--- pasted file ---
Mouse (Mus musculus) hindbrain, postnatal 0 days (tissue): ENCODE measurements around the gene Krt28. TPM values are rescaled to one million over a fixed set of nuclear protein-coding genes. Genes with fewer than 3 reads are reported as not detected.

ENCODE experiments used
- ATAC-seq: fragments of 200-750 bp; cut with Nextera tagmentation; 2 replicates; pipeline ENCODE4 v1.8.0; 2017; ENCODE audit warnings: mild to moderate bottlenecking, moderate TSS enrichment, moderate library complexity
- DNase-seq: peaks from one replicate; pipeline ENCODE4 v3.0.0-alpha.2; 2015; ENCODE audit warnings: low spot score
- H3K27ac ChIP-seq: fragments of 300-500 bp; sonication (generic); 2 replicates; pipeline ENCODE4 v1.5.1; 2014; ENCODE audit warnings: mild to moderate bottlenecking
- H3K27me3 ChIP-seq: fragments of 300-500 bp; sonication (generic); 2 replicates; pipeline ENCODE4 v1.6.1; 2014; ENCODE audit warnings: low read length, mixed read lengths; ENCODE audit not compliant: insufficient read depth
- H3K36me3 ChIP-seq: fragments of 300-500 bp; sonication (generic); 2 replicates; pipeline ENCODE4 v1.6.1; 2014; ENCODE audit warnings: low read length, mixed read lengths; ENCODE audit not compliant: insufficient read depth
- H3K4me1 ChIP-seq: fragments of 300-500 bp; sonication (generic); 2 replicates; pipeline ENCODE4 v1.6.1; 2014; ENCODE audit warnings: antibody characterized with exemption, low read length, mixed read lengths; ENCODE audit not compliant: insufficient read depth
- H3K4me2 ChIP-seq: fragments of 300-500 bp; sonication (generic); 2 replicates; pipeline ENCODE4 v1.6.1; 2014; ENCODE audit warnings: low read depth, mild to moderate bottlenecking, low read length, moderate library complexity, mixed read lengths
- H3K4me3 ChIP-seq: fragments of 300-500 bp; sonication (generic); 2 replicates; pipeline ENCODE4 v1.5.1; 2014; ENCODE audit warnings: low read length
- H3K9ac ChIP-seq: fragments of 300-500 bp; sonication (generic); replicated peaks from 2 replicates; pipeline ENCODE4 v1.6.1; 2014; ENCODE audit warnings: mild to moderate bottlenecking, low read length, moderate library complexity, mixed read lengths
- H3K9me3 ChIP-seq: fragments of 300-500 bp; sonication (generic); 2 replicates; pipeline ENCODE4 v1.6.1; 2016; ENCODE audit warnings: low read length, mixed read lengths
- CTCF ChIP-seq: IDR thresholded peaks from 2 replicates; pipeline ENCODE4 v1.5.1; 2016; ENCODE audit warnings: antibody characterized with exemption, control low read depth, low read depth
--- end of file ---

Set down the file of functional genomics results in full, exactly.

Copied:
Mouse (Mus musculus) hindbrain, postnatal 0 days (tissue): ENCODE measurements around the gene Krt28. TPM values are rescaled to one million over a fixed set of nuclear protein-coding genes. Genes with fewer than 3 reads are reported as not detected.

ENCODE experiments used
- ATAC-seq: fragments of 200-750 bp; cut with Nextera tagmentation; 2 replicates; pipeline ENCODE4 v1.8.0; 2017; ENCODE audit warnings: mild to moderate bottlenecking, moderate TSS enrichment, moderate library complexity
- DNase-seq: peaks from one replicate; pipeline ENCODE4 v3.0.0-alpha.2; 2015; ENCODE audit warnings: low spot score
- H3K27ac ChIP-seq: fragments of 300-500 bp; sonication (generic); 2 replicates; pipeline ENCODE4 v1.5.1; 2014; ENCODE audit warnings: mild to moderate bottlenecking
- H3K27me3 ChIP-seq: fragments of 300-500 bp; sonication (generic); 2 replicates; pipeline ENCODE4 v1.6.1; 2014; ENCODE audit warnings: low read length, mixed read lengths; ENCODE audit not compliant: insufficient read depth
- H3K36me3 ChIP-seq: fragments of 300-500 bp; sonication (generic); 2 replicates; pipeline ENCODE4 v1.6.1; 2014; ENCODE audit warnings: low read length, mixed read lengths; ENCODE audit not compliant: insufficient read depth
- H3K4me1 ChIP-seq: fragments of 300-500 bp; sonication (generic); 2 replicates; pipeline ENCODE4 v1.6.1; 2014; ENCODE audit warnings: antibody characterized with exemption, low read length, mixed read lengths; ENCODE audit not compliant: insufficient read depth
- H3K4me2 ChIP-seq: fragments of 300-500 bp; sonication (generic); 2 replicates; pipeline ENCODE4 v1.6.1; 2014; ENCODE audit warnings: low read depth, mild to moderate bottlenecking, low read length, moderate library complexity, mixed read lengths
- H3K4me3 ChIP-seq: fragments of 300-500 bp; sonication (generic); 2 replicates; pipeline ENCODE4 v1.5.1; 2014; ENCODE audit warnings: low read length
- H3K9ac ChIP-seq: fragments of 300-500 bp; sonication (generic); replicated peaks from 2 replicates; pipeline ENCODE4 v1.6.1; 2014; ENCODE audit warnings: mild to moderate bottlenecking, low read length, moderate library complexity, mixed read lengths
- H3K9me3 ChIP-seq: fragments of 300-500 bp; sonication (generic); 2 replicates; pipeline ENCODE4 v1.6.1; 2016; ENCODE audit warnings: low read length, mixed read lengths
- CTCF ChIP-seq: IDR thresholded peaks from 2 replicates; pipeline ENCODE4 v1.5.1; 2016; ENCODE audit warnings: antibody characterized with exemption, control low read depth, low read depth